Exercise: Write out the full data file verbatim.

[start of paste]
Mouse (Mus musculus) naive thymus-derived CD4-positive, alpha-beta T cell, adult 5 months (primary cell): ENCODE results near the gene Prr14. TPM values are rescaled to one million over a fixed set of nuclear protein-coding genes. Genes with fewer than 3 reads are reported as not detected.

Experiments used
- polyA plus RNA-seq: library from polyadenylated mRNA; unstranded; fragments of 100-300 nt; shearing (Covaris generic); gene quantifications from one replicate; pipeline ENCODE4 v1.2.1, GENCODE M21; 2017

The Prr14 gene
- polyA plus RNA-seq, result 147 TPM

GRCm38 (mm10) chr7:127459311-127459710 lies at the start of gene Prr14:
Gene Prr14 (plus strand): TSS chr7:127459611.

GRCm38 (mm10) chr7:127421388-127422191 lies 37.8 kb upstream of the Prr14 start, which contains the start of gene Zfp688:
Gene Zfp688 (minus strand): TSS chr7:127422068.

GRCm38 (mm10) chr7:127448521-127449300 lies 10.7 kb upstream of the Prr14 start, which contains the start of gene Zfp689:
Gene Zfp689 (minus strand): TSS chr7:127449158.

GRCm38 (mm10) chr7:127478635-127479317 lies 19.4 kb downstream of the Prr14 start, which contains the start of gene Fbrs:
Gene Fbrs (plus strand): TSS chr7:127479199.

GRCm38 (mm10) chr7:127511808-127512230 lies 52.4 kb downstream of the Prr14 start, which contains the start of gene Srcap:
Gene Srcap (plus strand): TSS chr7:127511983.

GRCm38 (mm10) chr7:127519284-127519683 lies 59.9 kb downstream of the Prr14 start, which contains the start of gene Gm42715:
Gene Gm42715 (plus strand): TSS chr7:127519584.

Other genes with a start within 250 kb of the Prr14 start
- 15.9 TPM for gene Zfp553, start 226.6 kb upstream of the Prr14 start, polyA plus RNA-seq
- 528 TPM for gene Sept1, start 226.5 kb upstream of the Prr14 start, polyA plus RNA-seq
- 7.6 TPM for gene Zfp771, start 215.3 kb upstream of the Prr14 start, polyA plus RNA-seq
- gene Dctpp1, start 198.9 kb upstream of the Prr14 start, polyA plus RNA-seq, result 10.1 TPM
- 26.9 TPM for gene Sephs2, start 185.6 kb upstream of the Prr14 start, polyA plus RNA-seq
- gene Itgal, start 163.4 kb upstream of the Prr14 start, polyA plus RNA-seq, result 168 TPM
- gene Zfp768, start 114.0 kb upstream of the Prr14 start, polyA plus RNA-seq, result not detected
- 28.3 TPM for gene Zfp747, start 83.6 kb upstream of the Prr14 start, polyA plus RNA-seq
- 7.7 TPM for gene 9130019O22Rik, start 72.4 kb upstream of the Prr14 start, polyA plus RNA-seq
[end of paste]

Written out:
Mouse (Mus musculus) naive thymus-derived CD4-positive, alpha-beta T cell, adult 5 months (primary cell): ENCODE results near the gene Prr14. TPM values are rescaled to one million over a fixed set of nuclear protein-coding genes. Genes with fewer than 3 reads are reported as not detected.

Experiments used
- polyA plus RNA-seq: library from polyadenylated mRNA; unstranded; fragments of 100-300 nt; shearing (Covaris generic); gene quantifications from one replicate; pipeline ENCODE4 v1.2.1, GENCODE M21; 2017

The Prr14 gene
- polyA plus RNA-seq, result 147 TPM

GRCm38 (mm10) chr7:127459311-127459710 lies at the start of gene Prr14:
Gene Prr14 (plus strand): TSS chr7:127459611.

GRCm38 (mm10) chr7:127421388-127422191 lies 37.8 kb upstream of the Prr14 start, which contains the start of gene Zfp688:
Gene Zfp688 (minus strand): TSS chr7:127422068.

GRCm38 (mm10) chr7:127448521-127449300 lies 10.7 kb upstream of the Prr14 start, which contains the start of gene Zfp689:
Gene Zfp689 (minus strand): TSS chr7:127449158.

GRCm38 (mm10) chr7:127478635-127479317 lies 19.4 kb downstream of the Prr14 start, which contains the start of gene Fbrs:
Gene Fbrs (plus strand): TSS chr7:127479199.

GRCm38 (mm10) chr7:127511808-127512230 lies 52.4 kb downstream of the Prr14 start, which contains the start of gene Srcap:
Gene Srcap (plus strand): TSS chr7:127511983.

GRCm38 (mm10) chr7:127519284-127519683 lies 59.9 kb downstream of the Prr14 start, which contains the start of gene Gm42715:
Gene Gm42715 (plus strand): TSS chr7:127519584.

Other genes with a start within 250 kb of the Prr14 start
- 15.9 TPM for gene Zfp553, start 226.6 kb upstream of the Prr14 start, polyA plus RNA-seq
- 528 TPM for gene Sept1, start 226.5 kb upstream of the Prr14 start, polyA plus RNA-seq
- 7.6 TPM for gene Zfp771, start 215.3 kb upstream of the Prr14 start, polyA plus RNA-seq
- gene Dctpp1, start 198.9 kb upstream of the Prr14 start, polyA plus RNA-seq, result 10.1 TPM
- 26.9 TPM for gene Sephs2, start 185.6 kb upstream of the Prr14 start, polyA plus RNA-seq
- gene Itgal, start 163.4 kb upstream of the Prr14 start, polyA plus RNA-seq, result 168 TPM
- gene Zfp768, start 114.0 kb upstream of the Prr14 start, polyA plus RNA-seq, result not detected
- 28.3 TPM for gene Zfp747, start 83.6 kb upstream of the Prr14 start, polyA plus RNA-seq
- 7.7 TPM for gene 9130019O22Rik, start 72.4 kb upstream of the Prr14 start, polyA plus RNA-seq